Monday, June 21, 2021

Worth Dying For

Worth Dying For
by Lee Child
Recommended Ages: 15+

You know how it goes, when you're Jack Reacher, a drifter and ex-military policeman who has never quite given up the habit of protecting the innocent and ruthlessly crushing the guilty. You're sitting at a bar in a motel halfway between the middle of nowhere and Interstate 80, when the phone rings. It's a woman whose nose won't stop bleeding, and the alcoholic town doctor tells the bartender to say he isn't there. Naturally, you offer to give the drunk doc a ride to the woman's house, and you don't take no for an answer. And then you realize she's been knocked around by her husband, so you drop in on the fellow in the middle of a night out with his friends and give him a taste of his own medicine. It's what you do. But what happens next puts your travel plans on hold.

It's the old, old Jack Reacher story: Something is up in a Nebraska community so small that it doesn't even have a name. One family has terrorized everyone else into silence and submission. The silence partly has to do with what their shipping business actually ships, when it isn't hauling harvested crops for the farm folks who stay in line. And partly, it has to do with the unsolved disappearance of an 8-year-old girl, 25 years ago. The Duncans have an ironclad alibi for it, and no body was ever found, but something about it stinks to Reacher. And as he starts to look around, pairs of goons representing different ethnic gangs start coming to town, each pair vying to control an illicit trade of some kind, and all of them instructed to stop Reacher from looking into it. Why, there's even a sniper waiting to blow Reacher's head off, if he gets too close to the thing itself.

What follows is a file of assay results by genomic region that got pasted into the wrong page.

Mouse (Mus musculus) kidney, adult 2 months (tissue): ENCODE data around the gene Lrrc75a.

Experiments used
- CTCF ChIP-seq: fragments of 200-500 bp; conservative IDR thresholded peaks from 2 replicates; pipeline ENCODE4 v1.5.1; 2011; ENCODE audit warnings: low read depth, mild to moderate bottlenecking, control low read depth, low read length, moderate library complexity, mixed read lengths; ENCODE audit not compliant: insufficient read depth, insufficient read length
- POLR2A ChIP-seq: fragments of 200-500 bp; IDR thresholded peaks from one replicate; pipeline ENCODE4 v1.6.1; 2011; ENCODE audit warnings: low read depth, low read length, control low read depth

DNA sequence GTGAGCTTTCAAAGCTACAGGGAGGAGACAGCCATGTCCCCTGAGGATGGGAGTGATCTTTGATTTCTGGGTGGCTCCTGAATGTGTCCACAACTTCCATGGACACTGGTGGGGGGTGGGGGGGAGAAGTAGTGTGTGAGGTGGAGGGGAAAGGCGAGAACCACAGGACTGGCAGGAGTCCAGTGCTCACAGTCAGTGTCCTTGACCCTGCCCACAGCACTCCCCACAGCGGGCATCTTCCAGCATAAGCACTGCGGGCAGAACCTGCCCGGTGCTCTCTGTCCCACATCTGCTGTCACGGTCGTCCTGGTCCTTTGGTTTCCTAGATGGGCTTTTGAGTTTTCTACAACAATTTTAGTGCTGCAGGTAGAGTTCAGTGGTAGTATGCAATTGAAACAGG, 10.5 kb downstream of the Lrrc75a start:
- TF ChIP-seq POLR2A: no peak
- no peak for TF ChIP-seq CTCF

It's all very mysterious. But Reacher, as always, cuts through the enigma and the intrigue with brutal directness, through a combination of willingness to risk getting badly hurt and a talent toward making sure the other guy gets hurt worse. He gradually pulls behind him a core group of scared townsfolk (or townshipsfolk, really) and inspires them to take a hand in their own liberation. And he finally gets to the bottom of a nauseating secret that has been guarded for decades by an unwilling conspiracy of willful blindness. Where subtle thinkers and by-the-numbers investigators failed, brute force cracks the puzzle. And if you're Jack Reacher, you're the embodiment of brute force.

This is the 15th Jack Reacher novel. The 26th book of the series, titled Better Off Dead and co-authored with Andrew Child (a.k.a. Andrew Grant), is scheduled for release in October 2021. This review is based on an audiobook read by Dick Hill. I don't know what I missed between the nearest preceding book that I've read and this, though uncharacteristically, it seems to have left Reacher with lingering injuries. Nevertheless, these hurts only slightly slow him down as he takes out the bad guys with a straightforwardness that inspires awe. Other than that, I've detected very few signs in this series of the kind of continuity that makes what order you read the books in matter much. I'm sure it's been said many times: sometimes you weary of soul-searching, spiritually broken novel characters whose struggles meet with mixed success at best. When ambiguity and human frailty get you down, a blunt object that gets the job done every time may be just the medicine you need. And lo, his name is Reacher.

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